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Five Wars of Globalisation

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I agree that the traditional security threats are no longer the major security concern in this century. Major conflicts over territorial control have become rarer than that in the 20th century due to the efforts of United Nations and the fear of the outbreak of destructive nuclear war. From the article (Naim, 2003), there are five wars of globalization: illegitimate business in drugs and medicine, intellectual property, arms trafficking, money and people, which trigger more troubles than before.

The first problem is that these five global wars are not geographically constrained under globalization (Naim, 2003). Henderson (1999, as cited in Wolf, 2004) defines globalization as “free movement of goods, services labour and capital” and “there are no foreigners”. Not only does the normal business can benefit from the economic globalization, but also the illegal one. As for drugs, there are too many hidden, flexible bases of smuggling drugs which is really challenging to discover each of them, unlike the war of the pasts, which can set up frontlines as shown in the map.

Another setback is that the concept of sovereignty is ignored. (Naim, 2003). Kranser (Kranser, 2001) defines sovereignty as” actual control of movement across state's borders”. Criminal gangs, which have more resources and incentives, would not be limited by traditional boundaries by sending refugees across the border (Naim, 2003), while the governments are still struggling with the problems of compromising of one nation’s sovereignty, leading to the nonstop illegal business.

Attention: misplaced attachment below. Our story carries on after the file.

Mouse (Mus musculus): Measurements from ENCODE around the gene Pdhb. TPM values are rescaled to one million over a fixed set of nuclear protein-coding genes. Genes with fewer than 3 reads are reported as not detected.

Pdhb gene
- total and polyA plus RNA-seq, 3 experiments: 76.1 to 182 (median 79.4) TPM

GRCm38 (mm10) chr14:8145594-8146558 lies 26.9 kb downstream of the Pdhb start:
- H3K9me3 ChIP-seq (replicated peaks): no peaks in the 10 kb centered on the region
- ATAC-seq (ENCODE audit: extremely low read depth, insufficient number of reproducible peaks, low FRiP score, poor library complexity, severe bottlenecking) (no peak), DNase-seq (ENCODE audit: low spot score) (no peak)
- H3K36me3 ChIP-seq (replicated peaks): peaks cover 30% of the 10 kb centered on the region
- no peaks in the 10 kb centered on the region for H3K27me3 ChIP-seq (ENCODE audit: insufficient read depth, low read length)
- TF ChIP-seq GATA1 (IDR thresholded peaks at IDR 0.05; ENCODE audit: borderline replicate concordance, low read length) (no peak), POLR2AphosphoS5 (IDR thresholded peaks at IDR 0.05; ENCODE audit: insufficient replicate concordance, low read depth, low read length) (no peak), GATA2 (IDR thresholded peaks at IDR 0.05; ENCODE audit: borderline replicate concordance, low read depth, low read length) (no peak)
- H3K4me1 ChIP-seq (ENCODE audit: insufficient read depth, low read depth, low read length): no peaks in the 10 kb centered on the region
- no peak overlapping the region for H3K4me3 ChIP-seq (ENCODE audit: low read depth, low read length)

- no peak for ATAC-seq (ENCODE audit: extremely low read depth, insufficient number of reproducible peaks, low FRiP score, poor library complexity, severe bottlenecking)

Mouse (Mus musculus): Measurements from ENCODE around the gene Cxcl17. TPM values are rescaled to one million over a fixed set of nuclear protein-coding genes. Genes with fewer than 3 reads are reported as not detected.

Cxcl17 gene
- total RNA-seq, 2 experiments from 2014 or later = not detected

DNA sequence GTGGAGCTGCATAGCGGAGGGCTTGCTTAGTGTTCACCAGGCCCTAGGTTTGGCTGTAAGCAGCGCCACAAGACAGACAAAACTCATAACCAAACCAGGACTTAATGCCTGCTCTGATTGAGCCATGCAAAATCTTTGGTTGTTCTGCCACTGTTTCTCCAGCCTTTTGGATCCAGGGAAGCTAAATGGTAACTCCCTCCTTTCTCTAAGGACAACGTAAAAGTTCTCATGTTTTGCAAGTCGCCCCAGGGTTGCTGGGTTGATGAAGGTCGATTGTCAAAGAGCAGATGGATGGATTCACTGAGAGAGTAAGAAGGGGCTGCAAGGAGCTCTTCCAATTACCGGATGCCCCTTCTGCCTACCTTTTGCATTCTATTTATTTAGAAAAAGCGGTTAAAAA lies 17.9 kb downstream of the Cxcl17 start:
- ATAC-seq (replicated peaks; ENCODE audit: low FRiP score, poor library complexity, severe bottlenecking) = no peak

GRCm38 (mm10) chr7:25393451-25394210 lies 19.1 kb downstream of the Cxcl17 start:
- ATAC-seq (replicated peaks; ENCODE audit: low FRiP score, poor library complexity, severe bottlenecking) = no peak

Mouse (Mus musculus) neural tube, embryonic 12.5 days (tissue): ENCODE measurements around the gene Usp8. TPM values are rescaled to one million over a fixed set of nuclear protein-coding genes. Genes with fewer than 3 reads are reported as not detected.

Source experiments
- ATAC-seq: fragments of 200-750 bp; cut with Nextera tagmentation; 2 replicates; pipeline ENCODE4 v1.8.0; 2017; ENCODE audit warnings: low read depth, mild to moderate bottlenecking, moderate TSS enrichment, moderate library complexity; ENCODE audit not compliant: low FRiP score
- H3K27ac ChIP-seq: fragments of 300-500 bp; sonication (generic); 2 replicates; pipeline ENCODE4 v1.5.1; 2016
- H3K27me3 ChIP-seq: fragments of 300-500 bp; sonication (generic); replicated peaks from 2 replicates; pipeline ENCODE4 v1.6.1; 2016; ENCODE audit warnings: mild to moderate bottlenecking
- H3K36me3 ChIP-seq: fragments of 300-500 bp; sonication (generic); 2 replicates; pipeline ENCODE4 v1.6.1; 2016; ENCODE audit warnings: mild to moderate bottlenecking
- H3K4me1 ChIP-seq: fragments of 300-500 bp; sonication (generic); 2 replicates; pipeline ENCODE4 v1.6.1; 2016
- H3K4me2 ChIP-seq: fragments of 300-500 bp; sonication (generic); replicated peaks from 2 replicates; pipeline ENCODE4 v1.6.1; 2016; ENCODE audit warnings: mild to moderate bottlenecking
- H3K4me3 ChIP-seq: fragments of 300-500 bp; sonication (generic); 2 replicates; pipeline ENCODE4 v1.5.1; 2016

As for humanitarian intervention, which is defined as “to protect civilians, by force, if necessary—from war crimes…when national governments fail to do so.” (Western & Goldstein, 2011), is one of the effective ways to secure civil people.

In 2005, the “responsibility to protect”, which based on the underlying international laws, was affirmed by whole members of United Nations. (UN, 2014). This commitment was achieved successfully in Libya case. Resolution 1973 was passed with no opposition in UN Security Council, which started the NATO’s military intervention in Libya against Gaddafi’s troops. This was a success not just because it led to the end of Gaddafi government and the civil war, but also prevent Gaddafi’s army from annihilating civilians by forcing the army to defend the NATO’s attack. (Western & Goldstein, 2011). Libya case in 2011 showed that humanitarian intervention, which is enhanced in 2005, has become a more credible and useful tool in protecting humanity.

It is also worth noting that the nations become more mature and sensitive in supporting each other in humanitarian intervention. The experience from genocides in Somalia, Bosnia, and Rwanda gave lessons to the countries which they should backup each other with additional forces when things’ becoming more serious (Western & Goldstein, 2011).



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